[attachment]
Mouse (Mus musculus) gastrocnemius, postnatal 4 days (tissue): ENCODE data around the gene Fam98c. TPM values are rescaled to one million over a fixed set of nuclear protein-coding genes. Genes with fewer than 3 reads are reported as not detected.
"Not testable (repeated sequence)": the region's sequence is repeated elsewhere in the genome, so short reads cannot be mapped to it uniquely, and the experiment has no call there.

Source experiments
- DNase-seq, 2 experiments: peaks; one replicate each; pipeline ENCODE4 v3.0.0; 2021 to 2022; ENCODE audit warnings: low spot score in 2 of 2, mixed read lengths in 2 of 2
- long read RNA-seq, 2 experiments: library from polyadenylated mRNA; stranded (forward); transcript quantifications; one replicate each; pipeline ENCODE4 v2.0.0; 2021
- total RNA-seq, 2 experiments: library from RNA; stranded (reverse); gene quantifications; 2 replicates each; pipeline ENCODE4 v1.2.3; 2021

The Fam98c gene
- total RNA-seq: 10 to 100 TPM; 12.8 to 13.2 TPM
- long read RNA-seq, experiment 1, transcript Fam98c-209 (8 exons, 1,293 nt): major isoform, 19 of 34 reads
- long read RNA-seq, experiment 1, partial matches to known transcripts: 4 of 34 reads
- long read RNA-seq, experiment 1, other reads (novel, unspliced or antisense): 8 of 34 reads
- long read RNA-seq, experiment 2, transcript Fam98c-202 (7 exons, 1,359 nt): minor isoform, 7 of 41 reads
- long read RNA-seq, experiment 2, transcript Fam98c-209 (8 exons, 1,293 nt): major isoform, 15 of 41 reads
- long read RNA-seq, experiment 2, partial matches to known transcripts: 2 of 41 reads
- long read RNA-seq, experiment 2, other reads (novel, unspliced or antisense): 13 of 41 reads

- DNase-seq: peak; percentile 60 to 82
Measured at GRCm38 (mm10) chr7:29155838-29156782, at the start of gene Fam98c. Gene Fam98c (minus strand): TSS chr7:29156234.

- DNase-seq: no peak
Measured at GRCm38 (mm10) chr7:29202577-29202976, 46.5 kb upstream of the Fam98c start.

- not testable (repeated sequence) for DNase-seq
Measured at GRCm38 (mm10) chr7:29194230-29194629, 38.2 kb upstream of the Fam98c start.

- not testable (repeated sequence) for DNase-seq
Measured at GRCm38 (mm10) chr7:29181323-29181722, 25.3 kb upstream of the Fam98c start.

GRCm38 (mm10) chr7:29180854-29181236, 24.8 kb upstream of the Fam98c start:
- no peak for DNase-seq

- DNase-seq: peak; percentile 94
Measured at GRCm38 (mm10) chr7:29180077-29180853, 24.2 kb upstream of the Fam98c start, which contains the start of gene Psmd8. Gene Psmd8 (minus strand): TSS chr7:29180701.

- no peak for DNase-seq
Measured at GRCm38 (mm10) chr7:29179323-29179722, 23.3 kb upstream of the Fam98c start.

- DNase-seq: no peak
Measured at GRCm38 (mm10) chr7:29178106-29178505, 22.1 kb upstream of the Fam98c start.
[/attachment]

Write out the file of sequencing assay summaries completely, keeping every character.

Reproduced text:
Mouse (Mus musculus) gastrocnemius, postnatal 4 days (tissue): ENCODE data around the gene Fam98c. TPM values are rescaled to one million over a fixed set of nuclear protein-coding genes. Genes with fewer than 3 reads are reported as not detected.
"Not testable (repeated sequence)": the region's sequence is repeated elsewhere in the genome, so short reads cannot be mapped to it uniquely, and the experiment has no call there.

Source experiments
- DNase-seq, 2 experiments: peaks; one replicate each; pipeline ENCODE4 v3.0.0; 2021 to 2022; ENCODE audit warnings: low spot score in 2 of 2, mixed read lengths in 2 of 2
- long read RNA-seq, 2 experiments: library from polyadenylated mRNA; stranded (forward); transcript quantifications; one replicate each; pipeline ENCODE4 v2.0.0; 2021
- total RNA-seq, 2 experiments: library from RNA; stranded (reverse); gene quantifications; 2 replicates each; pipeline ENCODE4 v1.2.3; 2021

The Fam98c gene
- total RNA-seq: 10 to 100 TPM; 12.8 to 13.2 TPM
- long read RNA-seq, experiment 1, transcript Fam98c-209 (8 exons, 1,293 nt): major isoform, 19 of 34 reads
- long read RNA-seq, experiment 1, partial matches to known transcripts: 4 of 34 reads
- long read RNA-seq, experiment 1, other reads (novel, unspliced or antisense): 8 of 34 reads
- long read RNA-seq, experiment 2, transcript Fam98c-202 (7 exons, 1,359 nt): minor isoform, 7 of 41 reads
- long read RNA-seq, experiment 2, transcript Fam98c-209 (8 exons, 1,293 nt): major isoform, 15 of 41 reads
- long read RNA-seq, experiment 2, partial matches to known transcripts: 2 of 41 reads
- long read RNA-seq, experiment 2, other reads (novel, unspliced or antisense): 13 of 41 reads

- DNase-seq: peak; percentile 60 to 82
Measured at GRCm38 (mm10) chr7:29155838-29156782, at the start of gene Fam98c. Gene Fam98c (minus strand): TSS chr7:29156234.

- DNase-seq: no peak
Measured at GRCm38 (mm10) chr7:29202577-29202976, 46.5 kb upstream of the Fam98c start.

- not testable (repeated sequence) for DNase-seq
Measured at GRCm38 (mm10) chr7:29194230-29194629, 38.2 kb upstream of the Fam98c start.

- not testable (repeated sequence) for DNase-seq
Measured at GRCm38 (mm10) chr7:29181323-29181722, 25.3 kb upstream of the Fam98c start.

GRCm38 (mm10) chr7:29180854-29181236, 24.8 kb upstream of the Fam98c start:
- no peak for DNase-seq

- DNase-seq: peak; percentile 94
Measured at GRCm38 (mm10) chr7:29180077-29180853, 24.2 kb upstream of the Fam98c start, which contains the start of gene Psmd8. Gene Psmd8 (minus strand): TSS chr7:29180701.

- no peak for DNase-seq
Measured at GRCm38 (mm10) chr7:29179323-29179722, 23.3 kb upstream of the Fam98c start.

- DNase-seq: no peak
Measured at GRCm38 (mm10) chr7:29178106-29178505, 22.1 kb upstream of the Fam98c start.